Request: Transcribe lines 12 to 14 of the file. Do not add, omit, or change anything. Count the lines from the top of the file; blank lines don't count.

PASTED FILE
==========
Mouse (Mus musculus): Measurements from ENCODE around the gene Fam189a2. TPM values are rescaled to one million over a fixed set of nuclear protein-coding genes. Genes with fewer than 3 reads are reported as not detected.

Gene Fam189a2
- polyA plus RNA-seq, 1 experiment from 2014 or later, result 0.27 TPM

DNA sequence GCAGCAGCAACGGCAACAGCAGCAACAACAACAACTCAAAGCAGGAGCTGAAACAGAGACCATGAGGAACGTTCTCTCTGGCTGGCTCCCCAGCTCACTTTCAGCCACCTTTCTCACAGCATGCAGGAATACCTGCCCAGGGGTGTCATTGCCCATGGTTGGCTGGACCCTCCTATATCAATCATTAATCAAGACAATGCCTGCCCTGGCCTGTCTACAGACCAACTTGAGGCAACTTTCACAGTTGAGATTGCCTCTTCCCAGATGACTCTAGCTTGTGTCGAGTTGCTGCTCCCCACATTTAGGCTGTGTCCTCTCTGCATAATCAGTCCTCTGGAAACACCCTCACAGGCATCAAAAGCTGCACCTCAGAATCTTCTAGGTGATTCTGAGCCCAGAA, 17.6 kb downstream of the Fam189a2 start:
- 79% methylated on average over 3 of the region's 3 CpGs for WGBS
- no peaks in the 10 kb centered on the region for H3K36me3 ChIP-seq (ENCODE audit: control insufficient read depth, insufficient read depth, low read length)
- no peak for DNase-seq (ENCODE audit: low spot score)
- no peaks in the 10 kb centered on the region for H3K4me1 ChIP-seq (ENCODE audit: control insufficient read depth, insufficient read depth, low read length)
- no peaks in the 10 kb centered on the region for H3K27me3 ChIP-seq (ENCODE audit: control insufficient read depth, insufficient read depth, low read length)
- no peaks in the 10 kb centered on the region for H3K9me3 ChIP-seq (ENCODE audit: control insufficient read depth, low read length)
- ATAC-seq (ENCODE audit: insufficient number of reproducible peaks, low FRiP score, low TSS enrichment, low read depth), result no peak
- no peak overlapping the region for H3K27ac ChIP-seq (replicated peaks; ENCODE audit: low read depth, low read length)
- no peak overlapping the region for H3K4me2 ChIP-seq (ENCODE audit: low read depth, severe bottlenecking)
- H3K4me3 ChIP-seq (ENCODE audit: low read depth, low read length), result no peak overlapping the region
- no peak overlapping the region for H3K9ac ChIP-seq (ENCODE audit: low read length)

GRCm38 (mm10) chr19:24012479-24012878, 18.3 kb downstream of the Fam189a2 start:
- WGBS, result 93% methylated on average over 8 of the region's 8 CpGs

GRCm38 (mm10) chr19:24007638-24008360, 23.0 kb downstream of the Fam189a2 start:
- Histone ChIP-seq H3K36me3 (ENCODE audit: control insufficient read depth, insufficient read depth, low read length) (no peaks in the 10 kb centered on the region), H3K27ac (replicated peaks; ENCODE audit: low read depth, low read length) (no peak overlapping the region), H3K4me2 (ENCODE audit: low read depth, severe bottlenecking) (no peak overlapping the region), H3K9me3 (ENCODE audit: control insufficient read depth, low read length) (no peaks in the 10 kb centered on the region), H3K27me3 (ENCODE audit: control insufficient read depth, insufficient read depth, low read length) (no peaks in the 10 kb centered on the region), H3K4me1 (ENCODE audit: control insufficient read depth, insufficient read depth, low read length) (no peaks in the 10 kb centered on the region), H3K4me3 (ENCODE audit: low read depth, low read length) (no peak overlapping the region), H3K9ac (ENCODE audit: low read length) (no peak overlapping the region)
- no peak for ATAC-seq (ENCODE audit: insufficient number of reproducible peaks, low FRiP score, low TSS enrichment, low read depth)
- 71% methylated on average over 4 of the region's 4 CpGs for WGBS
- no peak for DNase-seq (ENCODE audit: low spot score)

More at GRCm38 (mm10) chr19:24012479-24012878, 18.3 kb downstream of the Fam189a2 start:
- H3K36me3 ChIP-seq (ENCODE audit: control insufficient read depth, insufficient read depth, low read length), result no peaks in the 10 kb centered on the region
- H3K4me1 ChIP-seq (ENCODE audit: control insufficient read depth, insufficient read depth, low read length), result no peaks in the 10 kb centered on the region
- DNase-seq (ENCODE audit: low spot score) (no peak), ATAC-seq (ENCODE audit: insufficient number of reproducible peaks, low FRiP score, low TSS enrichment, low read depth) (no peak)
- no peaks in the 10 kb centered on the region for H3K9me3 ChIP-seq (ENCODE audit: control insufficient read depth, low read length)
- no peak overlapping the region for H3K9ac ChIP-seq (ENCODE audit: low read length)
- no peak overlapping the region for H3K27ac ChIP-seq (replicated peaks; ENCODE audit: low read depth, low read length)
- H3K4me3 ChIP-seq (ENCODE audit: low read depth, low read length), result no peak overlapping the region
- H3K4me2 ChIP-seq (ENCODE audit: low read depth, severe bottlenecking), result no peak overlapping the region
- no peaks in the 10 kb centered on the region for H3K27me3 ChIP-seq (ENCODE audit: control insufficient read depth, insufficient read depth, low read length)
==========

- no peak overlapping the region for H3K27ac ChIP-seq (replicated peaks; ENCODE audit: low read depth, low read length)
- no peak overlapping the region for H3K4me2 ChIP-seq (ENCODE audit: low read depth, severe bottlenecking)
- H3K4me3 ChIP-seq (ENCODE audit: low read depth, low read length), result no peak overlapping the region